After 24 years of patchwork-style growth, Wild Wing Cafe is getting serious about expansion. The chain has debuted its first-ever prototype design and, true to the brand’s roots, live entertainment is critical to the format. From the low-rise stage equipped with a special VIP entrance for musicians to an oversized video wall comprised of more than 20 screens, Wild Wing Cafe takes its motto — “Where Great Food Rocks” — seriously.
“People can go anywhere to get food,” said David Leonardo, chief development officer, Wild Wing Cafe, Mount Pleasant, South Carolina. “We like to create great, quality, fresh food, but also be entertaining.”
Founded in 1990 in Hilton Head, South Carolina, Wild Wing Cafe began as a single location that combined good food — with an emphasis on fresh chicken wings — with quality music entertainment. Indeed, Hootie & The Blowfish and Zac Brown Band gained acclaim playing at the restaurant. Founders Cecil and Dianne Crowley grew the format, eventually offering franchise opportunities.
In 2012, investment group Axum Capital Partners, Charlotte, North Carolina, purchased the company with an eye toward expansion. (The founders have retained partial ownership.)
Wild Wing Cafe’s new prototype will guide future development of the 33-unit casual eatery as it seeks to grow to nearly 75 locations by 2016, mainly in its core southeastern market. The first restaurant to showcase the new look opened in March, in Asheville, North Carolina, which was followed by one in Statesboro, Georgia. Now under construction is a location in Pooler, Georgia. (Currently, 13 units are corporately owned and 20 franchised. )
While Wild Wing Cafe’s menu has expanded over the years, chicken wings in assorted flavors remain its signature offering. And live music remains central to its DNA and appeal, particularly in the later evening hours when the bar and music scene rev up.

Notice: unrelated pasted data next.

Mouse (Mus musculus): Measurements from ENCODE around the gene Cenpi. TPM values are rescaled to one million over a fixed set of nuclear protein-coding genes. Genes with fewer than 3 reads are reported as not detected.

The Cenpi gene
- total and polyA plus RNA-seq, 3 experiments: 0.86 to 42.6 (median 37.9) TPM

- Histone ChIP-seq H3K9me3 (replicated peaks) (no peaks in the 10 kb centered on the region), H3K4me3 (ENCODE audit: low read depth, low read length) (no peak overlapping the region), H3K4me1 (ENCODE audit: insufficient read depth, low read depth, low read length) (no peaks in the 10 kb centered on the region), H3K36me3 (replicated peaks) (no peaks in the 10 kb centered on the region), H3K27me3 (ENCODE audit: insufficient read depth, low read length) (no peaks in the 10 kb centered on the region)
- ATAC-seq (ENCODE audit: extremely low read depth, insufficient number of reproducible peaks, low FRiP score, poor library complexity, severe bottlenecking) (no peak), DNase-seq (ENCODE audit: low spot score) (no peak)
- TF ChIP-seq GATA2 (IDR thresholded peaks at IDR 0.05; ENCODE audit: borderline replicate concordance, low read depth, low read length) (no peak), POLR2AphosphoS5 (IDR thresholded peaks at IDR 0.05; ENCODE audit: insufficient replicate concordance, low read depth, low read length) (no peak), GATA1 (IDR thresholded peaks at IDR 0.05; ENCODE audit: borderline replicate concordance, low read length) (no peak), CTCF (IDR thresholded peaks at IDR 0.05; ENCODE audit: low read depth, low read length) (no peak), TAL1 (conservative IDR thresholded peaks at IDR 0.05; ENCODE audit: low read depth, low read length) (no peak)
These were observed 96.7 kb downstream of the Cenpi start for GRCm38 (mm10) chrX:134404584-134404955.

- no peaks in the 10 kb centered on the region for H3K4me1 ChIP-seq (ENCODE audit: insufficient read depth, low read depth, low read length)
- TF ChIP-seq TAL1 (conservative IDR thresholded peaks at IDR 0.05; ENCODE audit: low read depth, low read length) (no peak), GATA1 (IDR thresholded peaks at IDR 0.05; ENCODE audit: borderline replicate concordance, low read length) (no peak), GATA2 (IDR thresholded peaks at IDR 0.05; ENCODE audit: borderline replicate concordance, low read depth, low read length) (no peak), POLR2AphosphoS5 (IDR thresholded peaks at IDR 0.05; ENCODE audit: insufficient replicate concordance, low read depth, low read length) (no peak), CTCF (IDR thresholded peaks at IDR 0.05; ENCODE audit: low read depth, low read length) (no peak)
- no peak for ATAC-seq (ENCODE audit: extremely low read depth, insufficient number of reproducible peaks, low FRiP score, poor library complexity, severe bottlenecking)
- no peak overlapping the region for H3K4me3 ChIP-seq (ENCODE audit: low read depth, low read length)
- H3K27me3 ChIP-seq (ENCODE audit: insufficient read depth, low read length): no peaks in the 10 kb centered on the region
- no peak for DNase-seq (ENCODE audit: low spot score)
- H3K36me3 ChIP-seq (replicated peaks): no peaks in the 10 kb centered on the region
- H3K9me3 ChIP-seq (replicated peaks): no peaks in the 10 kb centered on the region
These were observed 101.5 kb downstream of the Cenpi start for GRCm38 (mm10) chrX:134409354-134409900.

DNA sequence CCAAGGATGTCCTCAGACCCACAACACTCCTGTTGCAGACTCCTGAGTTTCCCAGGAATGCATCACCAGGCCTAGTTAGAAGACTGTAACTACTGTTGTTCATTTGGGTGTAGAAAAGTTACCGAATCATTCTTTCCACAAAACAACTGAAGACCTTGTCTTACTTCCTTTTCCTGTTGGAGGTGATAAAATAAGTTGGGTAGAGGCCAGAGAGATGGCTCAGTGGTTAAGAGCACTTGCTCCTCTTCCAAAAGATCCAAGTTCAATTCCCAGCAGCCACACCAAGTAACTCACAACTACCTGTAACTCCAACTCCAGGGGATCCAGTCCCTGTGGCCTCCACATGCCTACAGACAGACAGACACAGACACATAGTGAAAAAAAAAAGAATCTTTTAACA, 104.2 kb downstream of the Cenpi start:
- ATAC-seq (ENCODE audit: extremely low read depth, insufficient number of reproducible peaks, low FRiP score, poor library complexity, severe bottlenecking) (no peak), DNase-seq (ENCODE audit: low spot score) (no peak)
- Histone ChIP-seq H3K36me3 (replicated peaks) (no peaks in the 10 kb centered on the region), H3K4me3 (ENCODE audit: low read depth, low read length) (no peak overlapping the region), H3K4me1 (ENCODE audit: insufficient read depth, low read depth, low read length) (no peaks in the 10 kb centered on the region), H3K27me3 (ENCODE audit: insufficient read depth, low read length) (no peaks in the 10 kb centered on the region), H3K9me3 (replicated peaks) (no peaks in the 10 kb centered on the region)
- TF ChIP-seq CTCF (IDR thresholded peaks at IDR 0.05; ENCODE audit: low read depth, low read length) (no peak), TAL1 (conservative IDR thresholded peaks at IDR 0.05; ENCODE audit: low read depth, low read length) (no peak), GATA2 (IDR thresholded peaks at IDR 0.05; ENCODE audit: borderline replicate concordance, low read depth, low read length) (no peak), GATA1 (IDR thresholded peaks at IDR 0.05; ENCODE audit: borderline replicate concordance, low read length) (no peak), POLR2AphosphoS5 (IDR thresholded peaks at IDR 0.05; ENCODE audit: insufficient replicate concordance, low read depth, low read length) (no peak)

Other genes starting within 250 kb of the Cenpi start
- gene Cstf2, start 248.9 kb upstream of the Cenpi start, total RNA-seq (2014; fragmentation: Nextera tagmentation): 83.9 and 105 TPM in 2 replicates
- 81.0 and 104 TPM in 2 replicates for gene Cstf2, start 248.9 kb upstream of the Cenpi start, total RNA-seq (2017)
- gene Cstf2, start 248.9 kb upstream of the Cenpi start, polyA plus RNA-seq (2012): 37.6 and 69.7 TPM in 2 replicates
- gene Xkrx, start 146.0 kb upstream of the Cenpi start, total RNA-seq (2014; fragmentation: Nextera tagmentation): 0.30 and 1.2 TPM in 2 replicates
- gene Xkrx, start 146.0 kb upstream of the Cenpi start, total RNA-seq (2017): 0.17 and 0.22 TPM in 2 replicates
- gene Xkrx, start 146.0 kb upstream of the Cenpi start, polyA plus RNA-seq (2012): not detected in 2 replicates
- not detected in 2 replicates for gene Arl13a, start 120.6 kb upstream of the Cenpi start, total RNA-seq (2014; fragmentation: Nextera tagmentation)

“A goal [of the prototype] was to make the stage a center focus and an attraction,” said Leonardo, who came on board after the company was acquired by Axum Capital Partners, bringing experience from Burger King, Wendy’s and Arby’s. “We like to promote local bands and singers.”
The stage does double duty. When bands aren’t playing, it’s used for karaoke, trivia games and even bingo. Wild Wing Cafe uses a central talent agency for entertainment bookings so as not to burden local owners.
Because Wild Wing Cafe has grown largely by converting existing spaces, its footprint varies, ranging from 4,500 sq. ft. to 11,000 sq. ft. The new prototype sets the ideal at 7,200 sq. ft. to 7,400 sq. ft., with seating for 250. It includes a two-sided bar serving both indoor and al fresco diners. Glass garage doors can close in the brick patio side of the bar in bad weather. Blue and red drive the color scheme. A new option is a rooftop bar, which select sites will boast.
The company is open to all opportunities.
“We still feel there is lots of commercial real estate available,” said Leonardo. “We are not limited to being a freestanding prototype.”
Wild Wing Cafe is also big on sports. The prototype includes a memorabilia wall for local teams and numerous TVs hanging overhead. And the video wall “will be really cool for the big games and will brings lots of customers in,” predicts Leonardo.
Wild Wing Cafe prefers 1.7- to 2-acre sites, with 90 to 110 parking spaces. Ground-up costs range from $1.5 million to $1.9 million, while a conversion can go from $500,000 to $1.3 million.
Average annual revenue per store is about $3.4 million, higher than the typical franchise restaurant, according to Leonardo. Wild Wing Cafe’s ideal location has a population of 100,000 and household income of $50K-plus within an 11-minute drive.
“We don’t want to put a lot of stores in a market,” explained Leonardo. “We like to be closer to a residential area, more so than just be a tourist attraction. We get the moms in with our fresh food and value prices, and when they leave the young professional crowd comes.”
Laura Klepacki is a contributing editor to Chain Store Age.